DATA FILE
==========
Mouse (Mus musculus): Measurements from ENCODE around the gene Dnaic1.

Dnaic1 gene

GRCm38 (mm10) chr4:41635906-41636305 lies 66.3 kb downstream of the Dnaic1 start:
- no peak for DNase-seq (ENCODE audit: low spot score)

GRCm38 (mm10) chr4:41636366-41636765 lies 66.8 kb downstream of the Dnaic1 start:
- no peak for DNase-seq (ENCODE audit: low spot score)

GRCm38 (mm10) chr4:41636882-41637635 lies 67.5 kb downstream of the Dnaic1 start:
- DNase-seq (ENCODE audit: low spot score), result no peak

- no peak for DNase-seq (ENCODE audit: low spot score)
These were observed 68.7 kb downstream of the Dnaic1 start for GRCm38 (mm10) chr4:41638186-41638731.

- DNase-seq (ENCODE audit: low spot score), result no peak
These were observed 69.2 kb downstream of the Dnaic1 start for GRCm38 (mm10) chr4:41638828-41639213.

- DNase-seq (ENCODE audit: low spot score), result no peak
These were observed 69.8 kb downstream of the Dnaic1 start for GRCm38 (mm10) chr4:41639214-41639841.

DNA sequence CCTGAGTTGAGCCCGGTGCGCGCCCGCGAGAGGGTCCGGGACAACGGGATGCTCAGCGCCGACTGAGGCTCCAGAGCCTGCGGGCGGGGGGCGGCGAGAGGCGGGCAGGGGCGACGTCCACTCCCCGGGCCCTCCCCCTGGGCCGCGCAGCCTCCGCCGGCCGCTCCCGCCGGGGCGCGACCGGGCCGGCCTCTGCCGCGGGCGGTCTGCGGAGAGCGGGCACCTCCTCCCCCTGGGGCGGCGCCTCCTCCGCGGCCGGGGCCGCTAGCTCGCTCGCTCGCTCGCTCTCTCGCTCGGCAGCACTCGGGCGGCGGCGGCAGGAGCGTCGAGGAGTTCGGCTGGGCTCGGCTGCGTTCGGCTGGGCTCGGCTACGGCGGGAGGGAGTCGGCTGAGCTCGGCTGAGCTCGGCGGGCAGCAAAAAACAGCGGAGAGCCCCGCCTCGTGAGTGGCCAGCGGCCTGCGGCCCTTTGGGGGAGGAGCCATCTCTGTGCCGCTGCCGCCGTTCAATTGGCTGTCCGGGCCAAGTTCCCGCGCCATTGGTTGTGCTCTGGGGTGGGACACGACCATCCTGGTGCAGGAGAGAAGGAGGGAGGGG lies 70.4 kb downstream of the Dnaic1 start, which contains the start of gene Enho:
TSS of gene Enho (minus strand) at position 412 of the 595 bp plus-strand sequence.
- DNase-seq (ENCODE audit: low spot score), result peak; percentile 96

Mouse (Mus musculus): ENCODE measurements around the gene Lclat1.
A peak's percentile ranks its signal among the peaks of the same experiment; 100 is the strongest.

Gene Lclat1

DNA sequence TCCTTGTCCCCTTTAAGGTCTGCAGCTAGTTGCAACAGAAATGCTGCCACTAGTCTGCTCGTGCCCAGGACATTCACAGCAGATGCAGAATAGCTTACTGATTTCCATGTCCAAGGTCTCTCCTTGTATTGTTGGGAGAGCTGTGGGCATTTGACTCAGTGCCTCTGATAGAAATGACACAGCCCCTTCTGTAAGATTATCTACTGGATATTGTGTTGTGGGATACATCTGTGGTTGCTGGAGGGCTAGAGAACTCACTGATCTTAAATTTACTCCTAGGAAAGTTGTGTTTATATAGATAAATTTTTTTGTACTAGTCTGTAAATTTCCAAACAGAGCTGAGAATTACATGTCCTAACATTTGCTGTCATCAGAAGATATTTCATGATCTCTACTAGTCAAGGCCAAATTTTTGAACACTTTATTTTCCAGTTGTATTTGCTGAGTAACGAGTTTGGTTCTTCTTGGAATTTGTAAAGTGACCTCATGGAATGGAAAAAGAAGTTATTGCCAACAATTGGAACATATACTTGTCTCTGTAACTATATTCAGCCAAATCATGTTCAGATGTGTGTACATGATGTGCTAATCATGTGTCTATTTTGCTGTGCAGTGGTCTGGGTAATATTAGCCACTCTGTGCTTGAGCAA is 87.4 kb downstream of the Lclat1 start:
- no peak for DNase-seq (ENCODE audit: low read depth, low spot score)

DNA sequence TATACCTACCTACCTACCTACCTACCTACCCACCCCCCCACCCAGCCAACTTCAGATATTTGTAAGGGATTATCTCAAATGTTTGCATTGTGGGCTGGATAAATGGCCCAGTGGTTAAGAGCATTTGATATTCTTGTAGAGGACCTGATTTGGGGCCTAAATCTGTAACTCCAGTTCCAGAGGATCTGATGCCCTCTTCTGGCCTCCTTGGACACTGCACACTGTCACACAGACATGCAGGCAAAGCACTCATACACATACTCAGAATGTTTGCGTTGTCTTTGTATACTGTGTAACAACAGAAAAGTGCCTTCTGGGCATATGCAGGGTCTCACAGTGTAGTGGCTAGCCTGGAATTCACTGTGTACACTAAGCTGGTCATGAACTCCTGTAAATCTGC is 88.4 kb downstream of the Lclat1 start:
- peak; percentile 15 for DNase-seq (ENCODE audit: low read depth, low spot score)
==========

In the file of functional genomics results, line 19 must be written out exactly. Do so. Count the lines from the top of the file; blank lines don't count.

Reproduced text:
A peak's percentile ranks its signal among the peaks of the same experiment; 100 is the strongest.